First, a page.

The iconic former Debenhams site in Guildford has been given a new name as discussions over its future use get started.
Native Land purchased the site in December after agreeing to pay M&G Real Estate £20 million for the 1960s building and exchanging contracts on the prominent 230,000 square foot site.
The large premises had been listed for sale with developers touting the department store for flats, entertainment and offices.
The site in Guildford town centre will now be referred to as St Mary’s Wharf – a nod to its former industrial use, as plans for the site enter the next stage, with a view to changing its use and developing early proposals for its redevelopment.
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‘We are keen to hear from local residents and businesses’
Native Land has previously developed mixed-use buildings and has signalled plans to reopen a key stretch of the River Wey.
A Native Land spokesperson said: “As the new owners of the former Debenhams site, Native Land is pleased to announce that we commenced our programme of public engagement as we begin to consider the future of this important site in Guildford’s town centre.
“At this early stage of public consultation, we are keen to hear from local residents and businesses to understand what people would like to see from the site, and to explore how the wider community might benefit from its redevelopment.
“We will be referring to the site as St Mary’s Wharf. Not only is this the site’s historic name, but it also acknowledges Guildford’s long history of working wharves along the River Wey.”
A spokesperson continued: “We understand how important St Mary’s Wharf is to Guildford, its businesses and its residents and we believe there is a real opportunity to deliver significant benefits including reopening a key stretch of the river for the town to enjoy.
“Feedback from the community will help to shape our emerging proposals and we look forward to receiving comments.”
Amanda Masters from Experience Guildford Business Improvement District (BID) has shared her views on the early redevelopment plans.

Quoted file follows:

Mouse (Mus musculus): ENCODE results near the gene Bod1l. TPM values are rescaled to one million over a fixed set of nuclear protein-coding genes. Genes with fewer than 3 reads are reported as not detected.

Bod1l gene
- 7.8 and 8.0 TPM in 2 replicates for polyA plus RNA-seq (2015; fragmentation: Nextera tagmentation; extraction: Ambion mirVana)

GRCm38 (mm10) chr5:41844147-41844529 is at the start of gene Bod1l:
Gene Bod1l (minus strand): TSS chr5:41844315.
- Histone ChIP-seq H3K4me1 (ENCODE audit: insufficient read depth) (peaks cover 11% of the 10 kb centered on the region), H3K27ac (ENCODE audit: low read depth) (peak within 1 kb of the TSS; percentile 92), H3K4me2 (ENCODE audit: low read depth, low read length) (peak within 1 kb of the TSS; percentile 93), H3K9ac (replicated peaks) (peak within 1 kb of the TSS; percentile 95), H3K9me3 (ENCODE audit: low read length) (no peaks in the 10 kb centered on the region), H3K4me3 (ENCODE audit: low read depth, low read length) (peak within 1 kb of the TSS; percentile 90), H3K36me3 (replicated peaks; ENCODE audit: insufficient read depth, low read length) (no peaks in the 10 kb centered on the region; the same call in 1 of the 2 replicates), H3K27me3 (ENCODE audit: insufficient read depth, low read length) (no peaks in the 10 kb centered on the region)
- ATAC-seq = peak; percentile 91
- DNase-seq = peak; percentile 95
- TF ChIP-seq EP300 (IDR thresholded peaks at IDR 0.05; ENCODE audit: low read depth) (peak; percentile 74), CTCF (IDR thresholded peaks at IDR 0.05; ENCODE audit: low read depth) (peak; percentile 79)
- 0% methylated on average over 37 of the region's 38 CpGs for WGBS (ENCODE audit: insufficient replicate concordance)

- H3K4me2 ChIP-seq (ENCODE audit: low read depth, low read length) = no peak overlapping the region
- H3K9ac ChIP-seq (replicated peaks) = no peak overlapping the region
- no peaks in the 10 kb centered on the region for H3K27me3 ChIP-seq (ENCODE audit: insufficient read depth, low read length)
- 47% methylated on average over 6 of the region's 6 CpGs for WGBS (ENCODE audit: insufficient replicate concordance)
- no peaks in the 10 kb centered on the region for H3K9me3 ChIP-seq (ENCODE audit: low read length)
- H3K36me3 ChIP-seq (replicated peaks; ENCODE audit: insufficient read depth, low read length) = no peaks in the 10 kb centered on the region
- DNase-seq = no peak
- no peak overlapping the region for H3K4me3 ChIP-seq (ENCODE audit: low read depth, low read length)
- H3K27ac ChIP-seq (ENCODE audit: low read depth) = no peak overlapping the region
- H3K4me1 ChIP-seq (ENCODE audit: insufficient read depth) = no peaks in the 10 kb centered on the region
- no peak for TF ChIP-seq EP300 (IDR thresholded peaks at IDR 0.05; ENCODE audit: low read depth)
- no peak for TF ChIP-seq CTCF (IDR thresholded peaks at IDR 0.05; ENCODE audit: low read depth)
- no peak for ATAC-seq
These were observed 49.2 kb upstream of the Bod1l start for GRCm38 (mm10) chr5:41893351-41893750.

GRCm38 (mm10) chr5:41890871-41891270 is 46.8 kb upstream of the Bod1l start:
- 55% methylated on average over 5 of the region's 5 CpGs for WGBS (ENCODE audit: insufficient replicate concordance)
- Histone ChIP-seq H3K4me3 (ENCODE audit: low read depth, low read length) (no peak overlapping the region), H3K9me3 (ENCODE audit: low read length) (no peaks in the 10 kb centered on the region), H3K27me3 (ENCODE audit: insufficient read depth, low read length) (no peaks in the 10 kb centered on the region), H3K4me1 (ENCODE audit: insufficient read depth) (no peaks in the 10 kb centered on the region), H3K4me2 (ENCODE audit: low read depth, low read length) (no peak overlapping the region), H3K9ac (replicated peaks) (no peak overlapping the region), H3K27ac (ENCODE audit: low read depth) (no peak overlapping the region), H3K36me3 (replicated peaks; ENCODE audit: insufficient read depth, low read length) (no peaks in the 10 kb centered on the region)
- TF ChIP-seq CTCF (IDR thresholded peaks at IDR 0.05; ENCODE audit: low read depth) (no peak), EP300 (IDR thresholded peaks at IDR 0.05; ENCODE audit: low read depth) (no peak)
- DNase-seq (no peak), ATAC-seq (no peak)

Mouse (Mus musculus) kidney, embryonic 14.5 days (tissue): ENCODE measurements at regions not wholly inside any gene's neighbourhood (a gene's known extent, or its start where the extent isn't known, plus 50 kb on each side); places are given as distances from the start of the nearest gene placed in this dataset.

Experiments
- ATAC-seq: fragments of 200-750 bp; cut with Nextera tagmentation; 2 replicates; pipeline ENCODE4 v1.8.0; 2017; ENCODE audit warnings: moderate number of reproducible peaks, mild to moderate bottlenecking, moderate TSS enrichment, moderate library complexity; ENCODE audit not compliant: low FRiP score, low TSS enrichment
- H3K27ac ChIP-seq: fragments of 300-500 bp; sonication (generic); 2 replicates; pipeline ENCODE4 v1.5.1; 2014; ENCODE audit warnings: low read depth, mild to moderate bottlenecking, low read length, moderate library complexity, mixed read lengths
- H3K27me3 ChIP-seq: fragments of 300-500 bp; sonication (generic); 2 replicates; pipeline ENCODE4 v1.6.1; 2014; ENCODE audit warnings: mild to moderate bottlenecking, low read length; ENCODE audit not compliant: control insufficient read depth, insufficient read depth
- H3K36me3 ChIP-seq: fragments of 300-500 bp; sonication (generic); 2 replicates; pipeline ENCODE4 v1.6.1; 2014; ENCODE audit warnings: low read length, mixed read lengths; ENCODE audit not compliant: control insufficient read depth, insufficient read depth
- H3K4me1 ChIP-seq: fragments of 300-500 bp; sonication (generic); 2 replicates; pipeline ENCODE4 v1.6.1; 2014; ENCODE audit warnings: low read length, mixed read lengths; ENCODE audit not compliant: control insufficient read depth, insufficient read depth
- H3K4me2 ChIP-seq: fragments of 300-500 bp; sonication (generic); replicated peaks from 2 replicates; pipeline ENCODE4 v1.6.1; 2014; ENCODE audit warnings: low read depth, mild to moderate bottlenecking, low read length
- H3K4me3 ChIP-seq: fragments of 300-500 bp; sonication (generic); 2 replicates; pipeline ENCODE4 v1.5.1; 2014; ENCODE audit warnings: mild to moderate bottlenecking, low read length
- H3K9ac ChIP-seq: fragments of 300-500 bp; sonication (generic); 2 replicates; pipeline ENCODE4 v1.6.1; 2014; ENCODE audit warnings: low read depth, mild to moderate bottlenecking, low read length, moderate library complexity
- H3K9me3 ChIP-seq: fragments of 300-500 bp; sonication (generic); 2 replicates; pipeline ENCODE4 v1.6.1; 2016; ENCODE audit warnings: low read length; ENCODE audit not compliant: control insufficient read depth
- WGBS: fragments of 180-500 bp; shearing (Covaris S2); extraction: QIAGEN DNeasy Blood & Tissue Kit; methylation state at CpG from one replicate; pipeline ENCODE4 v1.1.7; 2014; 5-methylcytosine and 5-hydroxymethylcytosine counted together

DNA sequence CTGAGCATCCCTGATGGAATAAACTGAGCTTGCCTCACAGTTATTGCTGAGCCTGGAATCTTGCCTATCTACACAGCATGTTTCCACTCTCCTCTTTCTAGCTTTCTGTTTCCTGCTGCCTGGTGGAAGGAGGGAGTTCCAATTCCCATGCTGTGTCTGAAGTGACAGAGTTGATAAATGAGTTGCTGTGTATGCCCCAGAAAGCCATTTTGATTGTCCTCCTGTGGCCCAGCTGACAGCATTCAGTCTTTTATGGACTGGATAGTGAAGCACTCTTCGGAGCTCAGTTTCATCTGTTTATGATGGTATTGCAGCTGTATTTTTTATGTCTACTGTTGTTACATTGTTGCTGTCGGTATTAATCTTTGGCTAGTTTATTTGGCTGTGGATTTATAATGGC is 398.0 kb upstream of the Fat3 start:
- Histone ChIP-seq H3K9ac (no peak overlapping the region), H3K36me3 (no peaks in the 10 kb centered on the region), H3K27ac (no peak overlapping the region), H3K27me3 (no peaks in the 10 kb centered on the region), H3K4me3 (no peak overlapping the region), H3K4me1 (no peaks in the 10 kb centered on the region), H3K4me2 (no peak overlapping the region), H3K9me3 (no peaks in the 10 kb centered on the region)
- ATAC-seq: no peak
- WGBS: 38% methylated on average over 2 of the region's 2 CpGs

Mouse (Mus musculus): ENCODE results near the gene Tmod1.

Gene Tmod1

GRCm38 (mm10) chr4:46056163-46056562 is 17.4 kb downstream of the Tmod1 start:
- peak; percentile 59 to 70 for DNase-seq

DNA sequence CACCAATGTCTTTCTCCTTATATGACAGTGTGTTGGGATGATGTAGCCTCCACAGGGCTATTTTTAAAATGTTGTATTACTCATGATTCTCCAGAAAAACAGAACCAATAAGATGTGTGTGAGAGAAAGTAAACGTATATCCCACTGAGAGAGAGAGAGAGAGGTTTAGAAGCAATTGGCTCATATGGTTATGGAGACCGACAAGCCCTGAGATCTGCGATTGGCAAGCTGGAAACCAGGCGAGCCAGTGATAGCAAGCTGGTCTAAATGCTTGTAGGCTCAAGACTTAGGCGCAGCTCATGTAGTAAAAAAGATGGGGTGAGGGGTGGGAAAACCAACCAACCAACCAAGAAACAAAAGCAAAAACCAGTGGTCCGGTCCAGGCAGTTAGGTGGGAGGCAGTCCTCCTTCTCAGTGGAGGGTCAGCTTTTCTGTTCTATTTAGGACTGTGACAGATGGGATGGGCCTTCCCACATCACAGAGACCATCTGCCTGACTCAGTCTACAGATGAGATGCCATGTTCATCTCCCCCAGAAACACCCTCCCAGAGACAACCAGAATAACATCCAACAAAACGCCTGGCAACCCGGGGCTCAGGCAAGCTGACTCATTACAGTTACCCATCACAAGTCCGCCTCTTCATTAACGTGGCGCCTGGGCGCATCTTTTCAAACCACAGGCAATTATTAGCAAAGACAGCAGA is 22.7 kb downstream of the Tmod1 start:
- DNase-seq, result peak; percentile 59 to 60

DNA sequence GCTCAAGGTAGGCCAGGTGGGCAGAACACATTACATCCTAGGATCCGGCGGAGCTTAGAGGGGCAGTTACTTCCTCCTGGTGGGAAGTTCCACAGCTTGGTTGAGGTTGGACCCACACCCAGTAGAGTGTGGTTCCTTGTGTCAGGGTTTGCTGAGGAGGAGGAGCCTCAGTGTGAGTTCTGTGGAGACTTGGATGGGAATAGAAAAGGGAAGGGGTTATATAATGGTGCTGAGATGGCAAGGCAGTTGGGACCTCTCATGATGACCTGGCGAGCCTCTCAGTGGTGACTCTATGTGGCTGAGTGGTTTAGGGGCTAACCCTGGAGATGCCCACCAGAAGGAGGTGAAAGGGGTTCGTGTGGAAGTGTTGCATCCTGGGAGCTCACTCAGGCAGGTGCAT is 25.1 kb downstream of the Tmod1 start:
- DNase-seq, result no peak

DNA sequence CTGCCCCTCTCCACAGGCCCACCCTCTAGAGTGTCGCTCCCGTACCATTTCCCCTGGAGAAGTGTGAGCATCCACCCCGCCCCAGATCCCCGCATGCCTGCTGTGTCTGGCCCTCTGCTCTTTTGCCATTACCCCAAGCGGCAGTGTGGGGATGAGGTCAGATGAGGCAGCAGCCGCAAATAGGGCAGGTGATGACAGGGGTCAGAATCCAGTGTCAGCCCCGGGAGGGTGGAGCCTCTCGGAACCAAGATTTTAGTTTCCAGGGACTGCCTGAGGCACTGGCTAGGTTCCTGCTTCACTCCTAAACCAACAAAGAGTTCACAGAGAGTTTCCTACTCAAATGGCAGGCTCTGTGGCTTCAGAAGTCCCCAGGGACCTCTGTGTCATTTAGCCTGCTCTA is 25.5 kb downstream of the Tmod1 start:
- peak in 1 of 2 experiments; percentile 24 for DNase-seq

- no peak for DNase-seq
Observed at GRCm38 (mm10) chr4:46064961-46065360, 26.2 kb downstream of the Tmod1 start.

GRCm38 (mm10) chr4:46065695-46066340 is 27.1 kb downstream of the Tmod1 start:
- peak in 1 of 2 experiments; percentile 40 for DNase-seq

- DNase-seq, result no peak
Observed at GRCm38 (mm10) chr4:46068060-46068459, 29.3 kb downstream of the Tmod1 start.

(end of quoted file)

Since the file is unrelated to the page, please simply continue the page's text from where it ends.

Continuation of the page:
Ms Masters said: “I have to say the architects have a heck of a job on their hands with such a difficult space. It is an odd shape with its back to the river.
“Having now seen the initial ideas of how the space could be arranged so that the riverside is opened up and includes potential for public space I am confident that the area can become an attractive and useful place.
“Our take on this has always been that the riverside needs opening up to the town, that the building connects the High Street with the area, that the Yvonne Arnaud Theatre is not overshadowed and is considered in the design, that it provides quality, but not extortionately priced, housing and that the need to include retail space be considered carefully.
“We would suggest that leisure and hospitality space is preferable to more retail units.”
SurreyLive has previously shared your suggestions on what should fill the 1.4 acre site in Millbrook.
How can you get involved?
Due to government advice regarding COVID-19, the consultation will initially be hosted online, by post, and through video conference sessions.
As part of the early consultation, Native Land is keen to hear a range of views and is organising e-meetings via video or phone call with local community groups.
This initial consultation period will remain open until April 1, 2021. For more information and to have your say visit the dedicated project website.